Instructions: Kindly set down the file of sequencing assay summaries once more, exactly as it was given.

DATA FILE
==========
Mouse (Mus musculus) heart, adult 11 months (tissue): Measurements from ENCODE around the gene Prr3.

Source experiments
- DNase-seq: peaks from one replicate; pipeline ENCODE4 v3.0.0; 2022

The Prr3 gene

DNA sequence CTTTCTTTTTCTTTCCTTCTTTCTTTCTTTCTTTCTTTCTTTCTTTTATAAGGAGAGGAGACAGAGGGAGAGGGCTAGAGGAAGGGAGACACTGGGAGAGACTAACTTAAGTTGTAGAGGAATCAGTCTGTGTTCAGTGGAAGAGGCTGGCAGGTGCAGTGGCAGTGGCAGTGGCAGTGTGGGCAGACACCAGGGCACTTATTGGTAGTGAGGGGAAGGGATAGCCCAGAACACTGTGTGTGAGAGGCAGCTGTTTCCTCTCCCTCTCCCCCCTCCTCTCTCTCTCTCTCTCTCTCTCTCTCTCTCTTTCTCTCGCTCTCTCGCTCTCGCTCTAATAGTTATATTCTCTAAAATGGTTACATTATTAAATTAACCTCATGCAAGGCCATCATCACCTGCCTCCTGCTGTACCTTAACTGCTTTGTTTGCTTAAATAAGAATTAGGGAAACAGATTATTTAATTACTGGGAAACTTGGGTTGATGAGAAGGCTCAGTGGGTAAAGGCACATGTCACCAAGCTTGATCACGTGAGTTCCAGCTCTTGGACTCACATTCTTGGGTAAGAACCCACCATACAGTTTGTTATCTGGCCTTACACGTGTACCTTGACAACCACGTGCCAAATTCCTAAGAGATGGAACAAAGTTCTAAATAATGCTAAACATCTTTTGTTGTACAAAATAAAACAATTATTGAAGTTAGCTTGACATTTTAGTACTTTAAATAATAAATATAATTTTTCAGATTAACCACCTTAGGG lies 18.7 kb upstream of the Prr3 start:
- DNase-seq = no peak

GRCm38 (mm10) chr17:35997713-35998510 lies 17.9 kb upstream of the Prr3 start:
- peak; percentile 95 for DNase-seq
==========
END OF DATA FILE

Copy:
Mouse (Mus musculus) heart, adult 11 months (tissue): Measurements from ENCODE around the gene Prr3.

Source experiments
- DNase-seq: peaks from one replicate; pipeline ENCODE4 v3.0.0; 2022

The Prr3 gene

DNA sequence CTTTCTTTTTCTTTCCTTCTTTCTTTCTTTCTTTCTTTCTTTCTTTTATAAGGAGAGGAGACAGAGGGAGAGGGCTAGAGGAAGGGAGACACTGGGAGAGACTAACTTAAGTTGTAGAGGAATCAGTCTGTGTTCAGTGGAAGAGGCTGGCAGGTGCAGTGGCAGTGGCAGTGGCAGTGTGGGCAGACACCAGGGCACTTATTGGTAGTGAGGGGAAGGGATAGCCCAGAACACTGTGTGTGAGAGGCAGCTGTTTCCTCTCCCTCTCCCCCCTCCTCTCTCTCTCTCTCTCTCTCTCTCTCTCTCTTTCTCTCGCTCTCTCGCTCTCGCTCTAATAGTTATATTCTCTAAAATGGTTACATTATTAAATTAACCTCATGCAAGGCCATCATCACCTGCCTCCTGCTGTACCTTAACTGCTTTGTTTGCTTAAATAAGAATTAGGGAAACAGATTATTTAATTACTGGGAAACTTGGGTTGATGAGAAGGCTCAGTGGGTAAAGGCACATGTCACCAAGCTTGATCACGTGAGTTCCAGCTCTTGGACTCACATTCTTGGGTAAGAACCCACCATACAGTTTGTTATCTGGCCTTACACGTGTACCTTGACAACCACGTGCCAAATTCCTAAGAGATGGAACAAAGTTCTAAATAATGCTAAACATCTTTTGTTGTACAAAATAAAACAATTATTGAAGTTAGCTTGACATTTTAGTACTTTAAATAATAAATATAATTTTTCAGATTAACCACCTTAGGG lies 18.7 kb upstream of the Prr3 start:
- DNase-seq = no peak

GRCm38 (mm10) chr17:35997713-35998510 lies 17.9 kb upstream of the Prr3 start:
- peak; percentile 95 for DNase-seq